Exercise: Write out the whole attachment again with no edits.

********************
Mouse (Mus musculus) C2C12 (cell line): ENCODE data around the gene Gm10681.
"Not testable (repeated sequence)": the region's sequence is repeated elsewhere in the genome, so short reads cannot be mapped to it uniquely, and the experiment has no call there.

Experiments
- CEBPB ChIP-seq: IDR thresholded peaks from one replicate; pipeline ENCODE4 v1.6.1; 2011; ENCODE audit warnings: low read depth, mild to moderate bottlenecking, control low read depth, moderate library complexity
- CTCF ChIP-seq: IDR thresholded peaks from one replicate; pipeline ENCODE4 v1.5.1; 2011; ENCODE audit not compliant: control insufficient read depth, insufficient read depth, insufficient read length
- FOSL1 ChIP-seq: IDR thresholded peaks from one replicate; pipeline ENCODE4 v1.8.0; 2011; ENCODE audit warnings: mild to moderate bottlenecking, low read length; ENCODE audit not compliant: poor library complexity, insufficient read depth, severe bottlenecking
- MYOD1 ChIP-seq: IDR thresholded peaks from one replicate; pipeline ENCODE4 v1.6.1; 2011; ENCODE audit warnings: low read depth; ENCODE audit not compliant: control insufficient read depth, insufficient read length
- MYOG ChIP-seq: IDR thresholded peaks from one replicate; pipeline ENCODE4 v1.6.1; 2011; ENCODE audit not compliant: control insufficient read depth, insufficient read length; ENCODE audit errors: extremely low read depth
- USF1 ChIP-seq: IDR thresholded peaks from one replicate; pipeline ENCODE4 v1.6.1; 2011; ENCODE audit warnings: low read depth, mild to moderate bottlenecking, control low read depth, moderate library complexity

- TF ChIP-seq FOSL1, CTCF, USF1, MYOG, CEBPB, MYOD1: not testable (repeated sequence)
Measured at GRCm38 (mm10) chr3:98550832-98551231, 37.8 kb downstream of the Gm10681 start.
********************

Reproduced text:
Mouse (Mus musculus) C2C12 (cell line): ENCODE data around the gene Gm10681.
"Not testable (repeated sequence)": the region's sequence is repeated elsewhere in the genome, so short reads cannot be mapped to it uniquely, and the experiment has no call there.

Experiments
- CEBPB ChIP-seq: IDR thresholded peaks from one replicate; pipeline ENCODE4 v1.6.1; 2011; ENCODE audit warnings: low read depth, mild to moderate bottlenecking, control low read depth, moderate library complexity
- CTCF ChIP-seq: IDR thresholded peaks from one replicate; pipeline ENCODE4 v1.5.1; 2011; ENCODE audit not compliant: control insufficient read depth, insufficient read depth, insufficient read length
- FOSL1 ChIP-seq: IDR thresholded peaks from one replicate; pipeline ENCODE4 v1.8.0; 2011; ENCODE audit warnings: mild to moderate bottlenecking, low read length; ENCODE audit not compliant: poor library complexity, insufficient read depth, severe bottlenecking
- MYOD1 ChIP-seq: IDR thresholded peaks from one replicate; pipeline ENCODE4 v1.6.1; 2011; ENCODE audit warnings: low read depth; ENCODE audit not compliant: control insufficient read depth, insufficient read length
- MYOG ChIP-seq: IDR thresholded peaks from one replicate; pipeline ENCODE4 v1.6.1; 2011; ENCODE audit not compliant: control insufficient read depth, insufficient read length; ENCODE audit errors: extremely low read depth
- USF1 ChIP-seq: IDR thresholded peaks from one replicate; pipeline ENCODE4 v1.6.1; 2011; ENCODE audit warnings: low read depth, mild to moderate bottlenecking, control low read depth, moderate library complexity

- TF ChIP-seq FOSL1, CTCF, USF1, MYOG, CEBPB, MYOD1: not testable (repeated sequence)
Measured at GRCm38 (mm10) chr3:98550832-98551231, 37.8 kb downstream of the Gm10681 start.